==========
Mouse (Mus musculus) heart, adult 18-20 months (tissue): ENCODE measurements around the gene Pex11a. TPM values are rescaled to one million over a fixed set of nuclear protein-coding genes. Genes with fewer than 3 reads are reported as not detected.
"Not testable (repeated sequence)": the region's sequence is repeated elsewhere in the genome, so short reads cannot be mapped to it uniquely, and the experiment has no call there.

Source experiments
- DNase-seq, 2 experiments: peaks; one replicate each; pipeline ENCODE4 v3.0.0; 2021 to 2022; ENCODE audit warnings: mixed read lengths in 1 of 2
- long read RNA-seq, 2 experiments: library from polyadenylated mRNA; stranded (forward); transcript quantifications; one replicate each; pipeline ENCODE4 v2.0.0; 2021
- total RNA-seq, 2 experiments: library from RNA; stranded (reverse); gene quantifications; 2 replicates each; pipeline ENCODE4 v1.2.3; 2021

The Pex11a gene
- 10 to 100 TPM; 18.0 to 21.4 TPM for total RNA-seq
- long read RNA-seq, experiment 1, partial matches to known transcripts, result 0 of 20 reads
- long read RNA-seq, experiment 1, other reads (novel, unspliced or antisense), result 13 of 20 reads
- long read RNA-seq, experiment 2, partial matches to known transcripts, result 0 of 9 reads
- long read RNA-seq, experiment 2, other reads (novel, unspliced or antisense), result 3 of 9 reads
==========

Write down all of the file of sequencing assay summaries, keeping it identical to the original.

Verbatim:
Mouse (Mus musculus) heart, adult 18-20 months (tissue): ENCODE measurements around the gene Pex11a. TPM values are rescaled to one million over a fixed set of nuclear protein-coding genes. Genes with fewer than 3 reads are reported as not detected.
"Not testable (repeated sequence)": the region's sequence is repeated elsewhere in the genome, so short reads cannot be mapped to it uniquely, and the experiment has no call there.

Source experiments
- DNase-seq, 2 experiments: peaks; one replicate each; pipeline ENCODE4 v3.0.0; 2021 to 2022; ENCODE audit warnings: mixed read lengths in 1 of 2
- long read RNA-seq, 2 experiments: library from polyadenylated mRNA; stranded (forward); transcript quantifications; one replicate each; pipeline ENCODE4 v2.0.0; 2021
- total RNA-seq, 2 experiments: library from RNA; stranded (reverse); gene quantifications; 2 replicates each; pipeline ENCODE4 v1.2.3; 2021

The Pex11a gene
- 10 to 100 TPM; 18.0 to 21.4 TPM for total RNA-seq
- long read RNA-seq, experiment 1, partial matches to known transcripts, result 0 of 20 reads
- long read RNA-seq, experiment 1, other reads (novel, unspliced or antisense), result 13 of 20 reads
- long read RNA-seq, experiment 2, partial matches to known transcripts, result 0 of 9 reads
- long read RNA-seq, experiment 2, other reads (novel, unspliced or antisense), result 3 of 9 reads